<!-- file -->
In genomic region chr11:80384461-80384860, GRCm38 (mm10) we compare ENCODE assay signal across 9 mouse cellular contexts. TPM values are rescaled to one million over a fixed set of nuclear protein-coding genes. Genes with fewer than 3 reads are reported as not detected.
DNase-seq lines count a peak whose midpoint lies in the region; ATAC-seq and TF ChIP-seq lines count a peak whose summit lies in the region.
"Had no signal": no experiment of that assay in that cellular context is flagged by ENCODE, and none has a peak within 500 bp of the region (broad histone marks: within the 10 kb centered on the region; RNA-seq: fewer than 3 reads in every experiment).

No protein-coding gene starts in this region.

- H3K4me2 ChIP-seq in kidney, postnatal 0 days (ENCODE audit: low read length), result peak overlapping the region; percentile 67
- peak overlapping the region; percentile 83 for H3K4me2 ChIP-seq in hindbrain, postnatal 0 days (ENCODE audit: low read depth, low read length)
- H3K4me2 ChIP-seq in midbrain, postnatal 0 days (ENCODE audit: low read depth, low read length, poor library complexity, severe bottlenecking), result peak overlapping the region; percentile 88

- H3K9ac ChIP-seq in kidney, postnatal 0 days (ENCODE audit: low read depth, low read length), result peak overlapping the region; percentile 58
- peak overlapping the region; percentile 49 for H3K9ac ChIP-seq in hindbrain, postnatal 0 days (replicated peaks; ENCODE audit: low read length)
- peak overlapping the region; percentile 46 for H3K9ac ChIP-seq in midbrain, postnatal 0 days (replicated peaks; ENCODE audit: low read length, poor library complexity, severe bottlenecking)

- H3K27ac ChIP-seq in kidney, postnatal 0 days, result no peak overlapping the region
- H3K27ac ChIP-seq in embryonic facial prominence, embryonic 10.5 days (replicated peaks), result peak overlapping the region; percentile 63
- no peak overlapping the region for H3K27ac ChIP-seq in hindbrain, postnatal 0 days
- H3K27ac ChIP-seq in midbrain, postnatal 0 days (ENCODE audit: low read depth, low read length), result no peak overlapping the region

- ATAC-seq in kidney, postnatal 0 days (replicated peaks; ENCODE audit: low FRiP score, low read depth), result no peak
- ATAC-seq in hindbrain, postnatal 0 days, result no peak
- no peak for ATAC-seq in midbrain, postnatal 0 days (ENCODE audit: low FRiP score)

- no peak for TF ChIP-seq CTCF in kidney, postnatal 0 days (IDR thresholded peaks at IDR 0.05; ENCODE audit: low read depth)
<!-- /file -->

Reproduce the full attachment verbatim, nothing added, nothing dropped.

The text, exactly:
In genomic region chr11:80384461-80384860, GRCm38 (mm10) we compare ENCODE assay signal across 9 mouse cellular contexts. TPM values are rescaled to one million over a fixed set of nuclear protein-coding genes. Genes with fewer than 3 reads are reported as not detected.
DNase-seq lines count a peak whose midpoint lies in the region; ATAC-seq and TF ChIP-seq lines count a peak whose summit lies in the region.
"Had no signal": no experiment of that assay in that cellular context is flagged by ENCODE, and none has a peak within 500 bp of the region (broad histone marks: within the 10 kb centered on the region; RNA-seq: fewer than 3 reads in every experiment).

No protein-coding gene starts in this region.

- H3K4me2 ChIP-seq in kidney, postnatal 0 days (ENCODE audit: low read length), result peak overlapping the region; percentile 67
- peak overlapping the region; percentile 83 for H3K4me2 ChIP-seq in hindbrain, postnatal 0 days (ENCODE audit: low read depth, low read length)
- H3K4me2 ChIP-seq in midbrain, postnatal 0 days (ENCODE audit: low read depth, low read length, poor library complexity, severe bottlenecking), result peak overlapping the region; percentile 88

- H3K9ac ChIP-seq in kidney, postnatal 0 days (ENCODE audit: low read depth, low read length), result peak overlapping the region; percentile 58
- peak overlapping the region; percentile 49 for H3K9ac ChIP-seq in hindbrain, postnatal 0 days (replicated peaks; ENCODE audit: low read length)
- peak overlapping the region; percentile 46 for H3K9ac ChIP-seq in midbrain, postnatal 0 days (replicated peaks; ENCODE audit: low read length, poor library complexity, severe bottlenecking)

- H3K27ac ChIP-seq in kidney, postnatal 0 days, result no peak overlapping the region
- H3K27ac ChIP-seq in embryonic facial prominence, embryonic 10.5 days (replicated peaks), result peak overlapping the region; percentile 63
- no peak overlapping the region for H3K27ac ChIP-seq in hindbrain, postnatal 0 days
- H3K27ac ChIP-seq in midbrain, postnatal 0 days (ENCODE audit: low read depth, low read length), result no peak overlapping the region

- ATAC-seq in kidney, postnatal 0 days (replicated peaks; ENCODE audit: low FRiP score, low read depth), result no peak
- ATAC-seq in hindbrain, postnatal 0 days, result no peak
- no peak for ATAC-seq in midbrain, postnatal 0 days (ENCODE audit: low FRiP score)

- no peak for TF ChIP-seq CTCF in kidney, postnatal 0 days (IDR thresholded peaks at IDR 0.05; ENCODE audit: low read depth)